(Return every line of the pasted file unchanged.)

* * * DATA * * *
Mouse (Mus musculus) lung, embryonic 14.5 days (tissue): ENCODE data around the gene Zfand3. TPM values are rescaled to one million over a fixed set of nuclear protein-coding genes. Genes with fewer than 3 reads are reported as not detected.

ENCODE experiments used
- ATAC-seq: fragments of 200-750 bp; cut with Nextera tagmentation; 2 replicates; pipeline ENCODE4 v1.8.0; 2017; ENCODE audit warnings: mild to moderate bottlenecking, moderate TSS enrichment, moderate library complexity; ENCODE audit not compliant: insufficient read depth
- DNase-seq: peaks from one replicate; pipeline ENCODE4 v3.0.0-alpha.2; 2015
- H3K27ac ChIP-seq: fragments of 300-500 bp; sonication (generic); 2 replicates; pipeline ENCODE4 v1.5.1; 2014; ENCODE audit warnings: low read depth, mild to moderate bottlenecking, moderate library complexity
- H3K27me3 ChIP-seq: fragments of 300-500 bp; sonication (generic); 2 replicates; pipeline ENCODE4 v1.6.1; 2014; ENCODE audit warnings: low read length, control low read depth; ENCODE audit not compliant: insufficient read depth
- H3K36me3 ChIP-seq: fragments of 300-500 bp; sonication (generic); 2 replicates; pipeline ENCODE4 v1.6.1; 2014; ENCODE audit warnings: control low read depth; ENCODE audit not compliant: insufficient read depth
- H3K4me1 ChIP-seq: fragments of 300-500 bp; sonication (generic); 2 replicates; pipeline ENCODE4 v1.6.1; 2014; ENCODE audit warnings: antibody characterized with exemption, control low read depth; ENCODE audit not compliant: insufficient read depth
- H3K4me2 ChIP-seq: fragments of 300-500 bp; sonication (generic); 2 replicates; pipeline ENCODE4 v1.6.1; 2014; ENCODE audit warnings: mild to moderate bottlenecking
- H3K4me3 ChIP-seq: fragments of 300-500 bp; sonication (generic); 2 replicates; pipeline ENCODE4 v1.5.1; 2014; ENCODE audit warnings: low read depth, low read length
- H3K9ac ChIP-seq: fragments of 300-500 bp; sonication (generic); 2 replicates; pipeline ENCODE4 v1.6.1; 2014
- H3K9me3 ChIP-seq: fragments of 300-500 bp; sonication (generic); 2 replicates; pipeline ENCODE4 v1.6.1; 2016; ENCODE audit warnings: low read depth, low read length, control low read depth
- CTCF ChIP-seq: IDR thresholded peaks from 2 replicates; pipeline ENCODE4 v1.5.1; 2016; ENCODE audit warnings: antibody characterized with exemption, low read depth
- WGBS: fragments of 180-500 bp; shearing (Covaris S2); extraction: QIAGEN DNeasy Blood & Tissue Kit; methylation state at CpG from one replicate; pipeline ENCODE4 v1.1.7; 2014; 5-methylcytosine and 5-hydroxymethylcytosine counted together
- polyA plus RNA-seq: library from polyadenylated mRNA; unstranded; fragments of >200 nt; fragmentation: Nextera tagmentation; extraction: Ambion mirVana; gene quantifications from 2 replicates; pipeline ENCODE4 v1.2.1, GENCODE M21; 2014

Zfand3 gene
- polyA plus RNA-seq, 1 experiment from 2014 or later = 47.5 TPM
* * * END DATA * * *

Mouse (Mus musculus) lung, embryonic 14.5 days (tissue): ENCODE data around the gene Zfand3. TPM values are rescaled to one million over a fixed set of nuclear protein-coding genes. Genes with fewer than 3 reads are reported as not detected.

ENCODE experiments used
- ATAC-seq: fragments of 200-750 bp; cut with Nextera tagmentation; 2 replicates; pipeline ENCODE4 v1.8.0; 2017; ENCODE audit warnings: mild to moderate bottlenecking, moderate TSS enrichment, moderate library complexity; ENCODE audit not compliant: insufficient read depth
- DNase-seq: peaks from one replicate; pipeline ENCODE4 v3.0.0-alpha.2; 2015
- H3K27ac ChIP-seq: fragments of 300-500 bp; sonication (generic); 2 replicates; pipeline ENCODE4 v1.5.1; 2014; ENCODE audit warnings: low read depth, mild to moderate bottlenecking, moderate library complexity
- H3K27me3 ChIP-seq: fragments of 300-500 bp; sonication (generic); 2 replicates; pipeline ENCODE4 v1.6.1; 2014; ENCODE audit warnings: low read length, control low read depth; ENCODE audit not compliant: insufficient read depth
- H3K36me3 ChIP-seq: fragments of 300-500 bp; sonication (generic); 2 replicates; pipeline ENCODE4 v1.6.1; 2014; ENCODE audit warnings: control low read depth; ENCODE audit not compliant: insufficient read depth
- H3K4me1 ChIP-seq: fragments of 300-500 bp; sonication (generic); 2 replicates; pipeline ENCODE4 v1.6.1; 2014; ENCODE audit warnings: antibody characterized with exemption, control low read depth; ENCODE audit not compliant: insufficient read depth
- H3K4me2 ChIP-seq: fragments of 300-500 bp; sonication (generic); 2 replicates; pipeline ENCODE4 v1.6.1; 2014; ENCODE audit warnings: mild to moderate bottlenecking
- H3K4me3 ChIP-seq: fragments of 300-500 bp; sonication (generic); 2 replicates; pipeline ENCODE4 v1.5.1; 2014; ENCODE audit warnings: low read depth, low read length
- H3K9ac ChIP-seq: fragments of 300-500 bp; sonication (generic); 2 replicates; pipeline ENCODE4 v1.6.1; 2014
- H3K9me3 ChIP-seq: fragments of 300-500 bp; sonication (generic); 2 replicates; pipeline ENCODE4 v1.6.1; 2016; ENCODE audit warnings: low read depth, low read length, control low read depth
- CTCF ChIP-seq: IDR thresholded peaks from 2 replicates; pipeline ENCODE4 v1.5.1; 2016; ENCODE audit warnings: antibody characterized with exemption, low read depth
- WGBS: fragments of 180-500 bp; shearing (Covaris S2); extraction: QIAGEN DNeasy Blood & Tissue Kit; methylation state at CpG from one replicate; pipeline ENCODE4 v1.1.7; 2014; 5-methylcytosine and 5-hydroxymethylcytosine counted together
- polyA plus RNA-seq: library from polyadenylated mRNA; unstranded; fragments of >200 nt; fragmentation: Nextera tagmentation; extraction: Ambion mirVana; gene quantifications from 2 replicates; pipeline ENCODE4 v1.2.1, GENCODE M21; 2014

Zfand3 gene
- polyA plus RNA-seq, 1 experiment from 2014 or later = 47.5 TPM